The US Geological Survey is reporting that a 6.9 earthquake has hit Hawaii, just a day after a volcanic eruption on the big island.

Hawaii News Now reports this was the second major earthquake today and was followed by a fifth volcanic eruption:

Just an hour after a large tremor Friday morning, a 6.9-magnitude earthquake shook the Big Island on Friday afternoon, sending people fleeing from buildings and community centers and increasing concerns about new eruptions in Puna’s Leilani Estates…

After the quake, about 14,000 customers lost power in Kaumana, Hilo and Puna. As of about 2 p.m., about half of those customers had been restored.

The temblor came about an hour after a 5.4 magnitude shook the Big Island on Friday morning, which was followed by a fifth eruption spewing lava into Leilani Estates…

The five eruptions, the latest of which started just five minutes after the large quake, are threatening several homes — and authorities have confirmed that at least two homes have sustained significant damage…

“My family is safe, the rest of the stuff can be replaced,” another resident said. “When I bought here 14 years, I knew that this day would eventually come. But the reality is sinking in now.”

Some residents seemed in disbelief at what they were seeing in their own backyards. In social media posts, they documented lava sputtering up from cracks in the roadway and then angrily boiling up higher and higher.

This video shot in Hilo gives a sense of the severity of the quake. (Note: Some NSFW language by the person filming.)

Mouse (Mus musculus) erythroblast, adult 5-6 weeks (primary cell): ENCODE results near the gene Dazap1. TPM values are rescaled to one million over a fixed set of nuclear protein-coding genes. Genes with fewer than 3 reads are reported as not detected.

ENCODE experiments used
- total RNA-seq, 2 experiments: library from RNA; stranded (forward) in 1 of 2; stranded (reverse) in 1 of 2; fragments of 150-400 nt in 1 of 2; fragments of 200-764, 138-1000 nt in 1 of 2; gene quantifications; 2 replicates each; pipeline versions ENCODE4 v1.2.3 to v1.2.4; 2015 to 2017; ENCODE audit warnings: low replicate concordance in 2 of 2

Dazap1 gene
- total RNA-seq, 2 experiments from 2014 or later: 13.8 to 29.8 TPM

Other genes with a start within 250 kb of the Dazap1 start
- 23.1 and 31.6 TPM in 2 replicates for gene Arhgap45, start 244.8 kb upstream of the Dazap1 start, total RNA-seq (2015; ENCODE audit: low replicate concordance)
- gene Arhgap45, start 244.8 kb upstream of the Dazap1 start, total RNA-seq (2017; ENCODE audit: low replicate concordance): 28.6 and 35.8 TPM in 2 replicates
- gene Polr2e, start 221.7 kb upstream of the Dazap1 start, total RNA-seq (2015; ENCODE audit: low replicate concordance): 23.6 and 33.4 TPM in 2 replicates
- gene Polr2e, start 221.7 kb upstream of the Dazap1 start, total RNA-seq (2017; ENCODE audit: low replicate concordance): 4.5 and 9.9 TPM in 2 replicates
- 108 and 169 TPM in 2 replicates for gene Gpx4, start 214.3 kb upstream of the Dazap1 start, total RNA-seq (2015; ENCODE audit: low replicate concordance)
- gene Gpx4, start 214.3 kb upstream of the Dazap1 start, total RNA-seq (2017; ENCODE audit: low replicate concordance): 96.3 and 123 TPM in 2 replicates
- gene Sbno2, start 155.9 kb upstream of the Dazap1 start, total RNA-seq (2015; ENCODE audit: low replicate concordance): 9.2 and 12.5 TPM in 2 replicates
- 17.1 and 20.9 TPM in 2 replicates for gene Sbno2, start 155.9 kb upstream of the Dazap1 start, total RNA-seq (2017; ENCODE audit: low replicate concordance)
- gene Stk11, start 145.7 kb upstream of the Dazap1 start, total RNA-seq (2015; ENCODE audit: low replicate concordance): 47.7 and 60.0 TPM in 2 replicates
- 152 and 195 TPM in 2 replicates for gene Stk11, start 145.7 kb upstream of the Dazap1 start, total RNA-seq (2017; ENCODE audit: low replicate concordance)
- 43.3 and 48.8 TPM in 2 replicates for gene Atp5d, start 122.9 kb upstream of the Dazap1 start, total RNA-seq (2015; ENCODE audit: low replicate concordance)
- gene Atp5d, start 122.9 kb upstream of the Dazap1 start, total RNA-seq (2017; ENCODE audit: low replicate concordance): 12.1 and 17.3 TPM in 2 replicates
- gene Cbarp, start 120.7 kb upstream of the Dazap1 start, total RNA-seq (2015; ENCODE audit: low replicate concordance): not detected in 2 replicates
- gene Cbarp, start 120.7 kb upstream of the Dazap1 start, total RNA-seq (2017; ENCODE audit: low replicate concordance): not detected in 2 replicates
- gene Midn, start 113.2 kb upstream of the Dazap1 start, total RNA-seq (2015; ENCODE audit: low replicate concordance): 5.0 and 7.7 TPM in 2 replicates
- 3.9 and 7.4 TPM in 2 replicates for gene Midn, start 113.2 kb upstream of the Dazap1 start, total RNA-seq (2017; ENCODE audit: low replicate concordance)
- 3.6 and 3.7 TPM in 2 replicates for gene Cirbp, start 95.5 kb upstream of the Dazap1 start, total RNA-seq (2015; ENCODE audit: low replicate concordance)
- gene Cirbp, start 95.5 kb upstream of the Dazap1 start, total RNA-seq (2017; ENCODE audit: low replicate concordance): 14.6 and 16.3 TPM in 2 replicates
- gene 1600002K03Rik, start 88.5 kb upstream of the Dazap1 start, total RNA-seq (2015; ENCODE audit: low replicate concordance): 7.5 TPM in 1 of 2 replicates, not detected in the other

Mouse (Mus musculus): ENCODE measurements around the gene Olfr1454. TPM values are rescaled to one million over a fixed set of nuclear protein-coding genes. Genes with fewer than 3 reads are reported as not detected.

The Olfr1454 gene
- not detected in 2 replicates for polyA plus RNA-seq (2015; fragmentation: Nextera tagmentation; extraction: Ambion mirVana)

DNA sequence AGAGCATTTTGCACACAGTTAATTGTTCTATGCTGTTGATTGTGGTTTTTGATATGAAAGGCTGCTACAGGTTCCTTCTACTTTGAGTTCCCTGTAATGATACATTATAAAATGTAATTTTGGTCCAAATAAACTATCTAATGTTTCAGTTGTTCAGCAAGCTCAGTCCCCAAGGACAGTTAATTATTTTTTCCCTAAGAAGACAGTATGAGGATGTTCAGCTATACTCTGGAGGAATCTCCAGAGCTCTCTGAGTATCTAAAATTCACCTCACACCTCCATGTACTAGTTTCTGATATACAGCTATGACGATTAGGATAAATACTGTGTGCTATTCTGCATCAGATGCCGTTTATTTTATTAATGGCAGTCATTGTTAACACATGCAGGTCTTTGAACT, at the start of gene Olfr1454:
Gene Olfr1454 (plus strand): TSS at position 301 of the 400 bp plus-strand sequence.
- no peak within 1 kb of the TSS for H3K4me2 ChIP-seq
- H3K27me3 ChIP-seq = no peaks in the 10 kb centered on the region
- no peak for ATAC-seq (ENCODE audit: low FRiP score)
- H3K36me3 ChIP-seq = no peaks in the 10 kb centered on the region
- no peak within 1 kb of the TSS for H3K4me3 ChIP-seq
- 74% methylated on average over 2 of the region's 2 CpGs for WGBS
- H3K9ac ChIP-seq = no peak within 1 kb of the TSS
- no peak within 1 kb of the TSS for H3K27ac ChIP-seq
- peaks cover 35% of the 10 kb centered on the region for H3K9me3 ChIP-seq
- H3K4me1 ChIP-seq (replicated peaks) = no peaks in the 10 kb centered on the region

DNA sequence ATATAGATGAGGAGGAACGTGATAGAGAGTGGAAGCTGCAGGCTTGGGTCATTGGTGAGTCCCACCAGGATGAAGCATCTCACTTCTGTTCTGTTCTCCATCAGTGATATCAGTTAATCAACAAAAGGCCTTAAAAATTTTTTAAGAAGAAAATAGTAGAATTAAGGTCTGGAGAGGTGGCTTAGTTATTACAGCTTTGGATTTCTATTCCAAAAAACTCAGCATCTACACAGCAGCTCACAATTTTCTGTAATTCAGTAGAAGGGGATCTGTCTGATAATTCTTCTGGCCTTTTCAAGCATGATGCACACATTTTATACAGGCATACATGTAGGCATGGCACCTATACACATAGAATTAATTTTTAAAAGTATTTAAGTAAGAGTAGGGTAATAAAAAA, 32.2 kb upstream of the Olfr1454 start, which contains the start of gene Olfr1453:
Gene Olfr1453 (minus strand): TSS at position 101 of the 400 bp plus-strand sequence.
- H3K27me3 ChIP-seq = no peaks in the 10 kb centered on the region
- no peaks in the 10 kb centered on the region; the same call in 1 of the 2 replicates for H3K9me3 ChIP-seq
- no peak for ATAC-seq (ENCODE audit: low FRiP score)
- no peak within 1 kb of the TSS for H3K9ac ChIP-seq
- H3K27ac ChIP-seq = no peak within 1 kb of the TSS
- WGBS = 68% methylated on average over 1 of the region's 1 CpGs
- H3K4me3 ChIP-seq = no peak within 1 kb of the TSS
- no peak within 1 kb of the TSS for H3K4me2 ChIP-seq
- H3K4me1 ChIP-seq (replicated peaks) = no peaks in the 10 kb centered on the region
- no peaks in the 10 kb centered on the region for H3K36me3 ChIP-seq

And here’s a clip showing the mounds of lava that are popping up in one residential neighborhood:

Witnesses said you could hear the sound of the rocks coming out of the ground. But it’s not just rocks and lava coming out of those vents, it’s also dangerous levels of gas. From the Washington Post:

“It sounded like there were rocks in a dryer that were being tumbled around,” said Jeremiah Osuna, who lives near Leilani Estates. “You could hear the power of it pushing out of the ground.”

Emergency officials reported dangerously high levels of sulfur dioxide in the evacuation area and warned: “Elderly, young and people with respiratory issues need to comply with the mandatory evacuation order and leave the area.” Residents in Leilani Estates and Lanipuna Gardens were ordered to evacuate to two nearby community centers serving as shelters, and the state’s Department of Education announced that several schools would be closed due to “volcanic activity.”

This CBC News video collects several additional clips of the eruptions including some drone footage of the lava extending through a neighborhood:

If the earthquake remains a 6.9, it will be the strongest one to hit Hawaii since 1975.